The Electoral Commission has opened an investigation into UKIP’s use of party donations.
The European Parliament recently ruled that the Alliance for Direct Democracy in Europe (ADDE) – an alliance of smaller parties dominated by UKIP – had misused €500,000 (£427,000) of European taxpayers’ money.
This ruling found that UKIP used the money on polling and analysis in potential UKIP seats during the UK’s 2015 general election. These included South Thanet, where Nigel Farage stood for election, as well as Great Grimsby, Thurrock, Rochester & Strood, Cardiff South and Penarth. Furthermore, it used the money on polling ahead of the 2016 EU referendum.
The ruling stated:
These services were not in the interest of the European party, which could neither be involved in the national elections nor in the referendum on national level.
The European Parliament ordered ADDE to repay €172,655 and it revoked a €248,345 grant.
ADDE receives over €1.5m from the EU. Receipt of the money has been controversial, particularly within UKIP. But key players like Farage want to see ‘UK taxpayers’ money’ come back to ADDE, rather than go to ‘integrationist’ organisations.
The Electoral Commission said:
ADDE and its affiliate IDDE [Institute for Direct Democracy in Europe], as with other European political parties and foundations, can receive grant funding from the European Union (EU).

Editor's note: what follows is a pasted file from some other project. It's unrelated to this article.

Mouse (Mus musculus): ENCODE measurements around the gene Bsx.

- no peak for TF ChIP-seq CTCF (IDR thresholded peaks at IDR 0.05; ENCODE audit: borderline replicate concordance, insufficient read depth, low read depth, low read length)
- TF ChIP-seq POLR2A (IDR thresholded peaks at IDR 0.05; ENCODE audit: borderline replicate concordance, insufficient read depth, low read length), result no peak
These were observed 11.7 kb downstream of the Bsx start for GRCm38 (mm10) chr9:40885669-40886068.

This funding can cover up to 85 per cent of the parties’ eligible expenditure and be used for a range of activity, from administrative functions through to the campaign costs connected to European elections.
It cannot, however, be used for a range of other specified purposes, including for the direct or indirect funding of national parties, election candidates and political foundations at either the national or European level.
The commission’s inquiry is now under way. If it finds that UKIP has breached UK election rules on donations, the party must repay it in 30 days. If it does not, it will face charges and penalties. UKIP is certain that the commission will clear it. But the EU has already passed judgment, and the Electoral Commission’s verdict will soon be clear.
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